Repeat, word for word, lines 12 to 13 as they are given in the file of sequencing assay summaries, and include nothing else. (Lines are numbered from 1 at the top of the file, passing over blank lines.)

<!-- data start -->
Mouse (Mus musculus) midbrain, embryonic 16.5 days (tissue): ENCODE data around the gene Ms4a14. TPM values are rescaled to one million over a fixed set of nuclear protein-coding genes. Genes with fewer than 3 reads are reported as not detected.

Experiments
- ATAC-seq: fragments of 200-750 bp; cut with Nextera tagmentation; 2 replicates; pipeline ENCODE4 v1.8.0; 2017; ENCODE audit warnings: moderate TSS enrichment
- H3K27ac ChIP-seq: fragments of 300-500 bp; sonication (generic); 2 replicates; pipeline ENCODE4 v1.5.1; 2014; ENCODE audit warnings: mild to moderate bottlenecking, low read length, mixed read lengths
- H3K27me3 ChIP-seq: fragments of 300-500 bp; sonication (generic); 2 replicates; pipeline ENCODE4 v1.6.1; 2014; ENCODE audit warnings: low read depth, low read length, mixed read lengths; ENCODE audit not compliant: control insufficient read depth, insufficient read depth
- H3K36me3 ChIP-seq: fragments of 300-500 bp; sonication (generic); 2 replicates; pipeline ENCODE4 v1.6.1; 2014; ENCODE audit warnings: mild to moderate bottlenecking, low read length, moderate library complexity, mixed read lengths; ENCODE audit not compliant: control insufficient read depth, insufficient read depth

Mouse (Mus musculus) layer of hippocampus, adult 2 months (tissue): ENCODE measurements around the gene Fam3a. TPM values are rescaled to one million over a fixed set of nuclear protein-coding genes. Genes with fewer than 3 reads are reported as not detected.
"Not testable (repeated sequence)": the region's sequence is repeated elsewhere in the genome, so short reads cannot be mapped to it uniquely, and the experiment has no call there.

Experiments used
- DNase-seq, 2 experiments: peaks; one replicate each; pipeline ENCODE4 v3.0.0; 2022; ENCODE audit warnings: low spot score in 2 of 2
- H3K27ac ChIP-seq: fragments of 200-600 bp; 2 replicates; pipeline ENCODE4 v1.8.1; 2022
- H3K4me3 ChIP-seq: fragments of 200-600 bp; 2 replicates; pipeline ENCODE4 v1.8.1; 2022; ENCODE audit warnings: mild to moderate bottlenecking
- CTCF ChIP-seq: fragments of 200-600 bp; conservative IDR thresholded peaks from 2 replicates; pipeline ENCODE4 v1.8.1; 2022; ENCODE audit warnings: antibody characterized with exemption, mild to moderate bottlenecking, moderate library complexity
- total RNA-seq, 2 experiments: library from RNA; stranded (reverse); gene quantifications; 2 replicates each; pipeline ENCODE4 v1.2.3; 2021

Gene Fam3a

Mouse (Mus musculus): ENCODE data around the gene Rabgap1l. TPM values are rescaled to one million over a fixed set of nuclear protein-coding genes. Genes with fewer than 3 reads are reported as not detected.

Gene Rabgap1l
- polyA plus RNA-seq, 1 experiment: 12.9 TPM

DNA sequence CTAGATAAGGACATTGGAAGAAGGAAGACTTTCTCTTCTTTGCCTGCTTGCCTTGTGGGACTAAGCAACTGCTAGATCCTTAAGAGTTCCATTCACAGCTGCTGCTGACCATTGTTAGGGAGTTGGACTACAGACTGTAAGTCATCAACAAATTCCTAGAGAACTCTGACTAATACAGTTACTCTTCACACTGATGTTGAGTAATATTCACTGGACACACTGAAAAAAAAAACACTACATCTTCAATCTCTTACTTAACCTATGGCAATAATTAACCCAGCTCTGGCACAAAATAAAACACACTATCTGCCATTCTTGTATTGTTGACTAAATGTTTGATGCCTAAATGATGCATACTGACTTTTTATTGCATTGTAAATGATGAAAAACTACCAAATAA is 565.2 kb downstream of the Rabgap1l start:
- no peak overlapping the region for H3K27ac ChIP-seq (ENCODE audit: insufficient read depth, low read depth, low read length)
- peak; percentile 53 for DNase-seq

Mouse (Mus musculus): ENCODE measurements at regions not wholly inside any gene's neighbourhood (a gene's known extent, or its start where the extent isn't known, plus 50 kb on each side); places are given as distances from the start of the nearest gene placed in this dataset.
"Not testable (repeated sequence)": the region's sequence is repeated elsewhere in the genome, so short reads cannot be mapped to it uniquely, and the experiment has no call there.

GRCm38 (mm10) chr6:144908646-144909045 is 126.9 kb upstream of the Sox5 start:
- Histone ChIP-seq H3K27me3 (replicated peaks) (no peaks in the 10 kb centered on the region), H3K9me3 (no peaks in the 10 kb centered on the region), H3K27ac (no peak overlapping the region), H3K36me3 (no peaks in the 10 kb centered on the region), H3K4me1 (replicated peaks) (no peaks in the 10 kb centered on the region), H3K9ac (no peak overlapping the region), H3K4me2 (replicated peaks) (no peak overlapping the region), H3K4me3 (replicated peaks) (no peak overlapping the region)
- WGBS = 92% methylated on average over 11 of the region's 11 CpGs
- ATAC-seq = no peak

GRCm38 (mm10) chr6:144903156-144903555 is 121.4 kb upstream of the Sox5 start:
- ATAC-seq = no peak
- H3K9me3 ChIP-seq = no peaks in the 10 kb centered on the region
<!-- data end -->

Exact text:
- H3K4me3 ChIP-seq: fragments of 200-600 bp; 2 replicates; pipeline ENCODE4 v1.8.1; 2022; ENCODE audit warnings: mild to moderate bottlenecking
- CTCF ChIP-seq: fragments of 200-600 bp; conservative IDR thresholded peaks from 2 replicates; pipeline ENCODE4 v1.8.1; 2022; ENCODE audit warnings: antibody characterized with exemption, mild to moderate bottlenecking, moderate library complexity